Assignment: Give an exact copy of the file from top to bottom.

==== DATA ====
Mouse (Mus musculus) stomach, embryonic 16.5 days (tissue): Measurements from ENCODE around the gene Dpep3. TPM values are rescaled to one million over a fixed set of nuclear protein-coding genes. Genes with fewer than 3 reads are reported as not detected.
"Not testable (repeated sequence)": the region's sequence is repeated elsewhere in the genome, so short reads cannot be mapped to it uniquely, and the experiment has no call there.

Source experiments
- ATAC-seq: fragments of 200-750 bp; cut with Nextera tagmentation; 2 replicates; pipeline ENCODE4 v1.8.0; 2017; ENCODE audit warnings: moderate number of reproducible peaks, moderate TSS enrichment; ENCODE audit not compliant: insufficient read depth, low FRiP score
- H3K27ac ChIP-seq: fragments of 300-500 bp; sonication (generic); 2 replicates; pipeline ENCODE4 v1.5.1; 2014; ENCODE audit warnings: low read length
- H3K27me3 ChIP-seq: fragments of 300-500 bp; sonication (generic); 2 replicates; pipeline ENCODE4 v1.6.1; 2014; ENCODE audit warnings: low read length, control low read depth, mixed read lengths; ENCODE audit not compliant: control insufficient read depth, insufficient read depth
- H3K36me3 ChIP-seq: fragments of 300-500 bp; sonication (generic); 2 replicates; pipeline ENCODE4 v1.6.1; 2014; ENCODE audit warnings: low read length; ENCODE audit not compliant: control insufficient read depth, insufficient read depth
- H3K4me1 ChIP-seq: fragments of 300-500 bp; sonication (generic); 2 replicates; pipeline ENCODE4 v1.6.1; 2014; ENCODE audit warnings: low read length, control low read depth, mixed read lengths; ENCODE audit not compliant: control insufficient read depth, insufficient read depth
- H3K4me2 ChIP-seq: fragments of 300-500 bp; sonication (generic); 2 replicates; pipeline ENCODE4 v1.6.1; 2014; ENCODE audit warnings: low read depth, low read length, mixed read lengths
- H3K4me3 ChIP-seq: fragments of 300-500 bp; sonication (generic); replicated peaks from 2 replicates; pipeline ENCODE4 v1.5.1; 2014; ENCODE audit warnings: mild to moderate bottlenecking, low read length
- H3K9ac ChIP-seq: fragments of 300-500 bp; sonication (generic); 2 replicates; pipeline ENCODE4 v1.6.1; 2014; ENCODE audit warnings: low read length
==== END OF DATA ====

Mouse (Mus musculus) stomach, embryonic 16.5 days (tissue): Measurements from ENCODE around the gene Dpep3. TPM values are rescaled to one million over a fixed set of nuclear protein-coding genes. Genes with fewer than 3 reads are reported as not detected.
"Not testable (repeated sequence)": the region's sequence is repeated elsewhere in the genome, so short reads cannot be mapped to it uniquely, and the experiment has no call there.

Source experiments
- ATAC-seq: fragments of 200-750 bp; cut with Nextera tagmentation; 2 replicates; pipeline ENCODE4 v1.8.0; 2017; ENCODE audit warnings: moderate number of reproducible peaks, moderate TSS enrichment; ENCODE audit not compliant: insufficient read depth, low FRiP score
- H3K27ac ChIP-seq: fragments of 300-500 bp; sonication (generic); 2 replicates; pipeline ENCODE4 v1.5.1; 2014; ENCODE audit warnings: low read length
- H3K27me3 ChIP-seq: fragments of 300-500 bp; sonication (generic); 2 replicates; pipeline ENCODE4 v1.6.1; 2014; ENCODE audit warnings: low read length, control low read depth, mixed read lengths; ENCODE audit not compliant: control insufficient read depth, insufficient read depth
- H3K36me3 ChIP-seq: fragments of 300-500 bp; sonication (generic); 2 replicates; pipeline ENCODE4 v1.6.1; 2014; ENCODE audit warnings: low read length; ENCODE audit not compliant: control insufficient read depth, insufficient read depth
- H3K4me1 ChIP-seq: fragments of 300-500 bp; sonication (generic); 2 replicates; pipeline ENCODE4 v1.6.1; 2014; ENCODE audit warnings: low read length, control low read depth, mixed read lengths; ENCODE audit not compliant: control insufficient read depth, insufficient read depth
- H3K4me2 ChIP-seq: fragments of 300-500 bp; sonication (generic); 2 replicates; pipeline ENCODE4 v1.6.1; 2014; ENCODE audit warnings: low read depth, low read length, mixed read lengths
- H3K4me3 ChIP-seq: fragments of 300-500 bp; sonication (generic); replicated peaks from 2 replicates; pipeline ENCODE4 v1.5.1; 2014; ENCODE audit warnings: mild to moderate bottlenecking, low read length
- H3K9ac ChIP-seq: fragments of 300-500 bp; sonication (generic); 2 replicates; pipeline ENCODE4 v1.6.1; 2014; ENCODE audit warnings: low read length